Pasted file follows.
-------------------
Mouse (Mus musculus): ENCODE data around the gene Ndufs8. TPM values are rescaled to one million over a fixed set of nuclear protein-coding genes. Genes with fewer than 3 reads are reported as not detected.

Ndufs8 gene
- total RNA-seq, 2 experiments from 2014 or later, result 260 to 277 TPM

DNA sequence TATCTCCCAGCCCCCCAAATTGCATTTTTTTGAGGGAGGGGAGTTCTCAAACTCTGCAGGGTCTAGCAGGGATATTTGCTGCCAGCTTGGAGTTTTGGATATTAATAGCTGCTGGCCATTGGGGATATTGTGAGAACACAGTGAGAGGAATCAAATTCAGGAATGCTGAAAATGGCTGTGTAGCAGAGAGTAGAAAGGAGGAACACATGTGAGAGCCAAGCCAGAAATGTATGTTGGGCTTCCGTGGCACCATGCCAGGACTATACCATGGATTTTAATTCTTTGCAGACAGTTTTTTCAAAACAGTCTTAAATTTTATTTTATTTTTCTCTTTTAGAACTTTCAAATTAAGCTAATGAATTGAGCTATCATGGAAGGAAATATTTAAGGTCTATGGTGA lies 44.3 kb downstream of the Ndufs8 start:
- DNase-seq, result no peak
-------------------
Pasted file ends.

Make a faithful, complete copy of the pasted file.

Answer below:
Mouse (Mus musculus): ENCODE data around the gene Ndufs8. TPM values are rescaled to one million over a fixed set of nuclear protein-coding genes. Genes with fewer than 3 reads are reported as not detected.

Ndufs8 gene
- total RNA-seq, 2 experiments from 2014 or later, result 260 to 277 TPM

DNA sequence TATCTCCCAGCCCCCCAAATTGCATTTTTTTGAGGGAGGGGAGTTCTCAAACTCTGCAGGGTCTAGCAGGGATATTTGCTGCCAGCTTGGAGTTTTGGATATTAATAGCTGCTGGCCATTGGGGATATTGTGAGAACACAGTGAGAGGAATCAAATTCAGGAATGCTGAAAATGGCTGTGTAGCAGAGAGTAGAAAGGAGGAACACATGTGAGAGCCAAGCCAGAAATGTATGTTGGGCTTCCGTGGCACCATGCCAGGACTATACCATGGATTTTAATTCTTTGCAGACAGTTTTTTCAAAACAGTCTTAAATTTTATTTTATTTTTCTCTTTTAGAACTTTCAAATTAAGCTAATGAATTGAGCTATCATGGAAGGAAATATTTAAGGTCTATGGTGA lies 44.3 kb downstream of the Ndufs8 start:
- DNase-seq, result no peak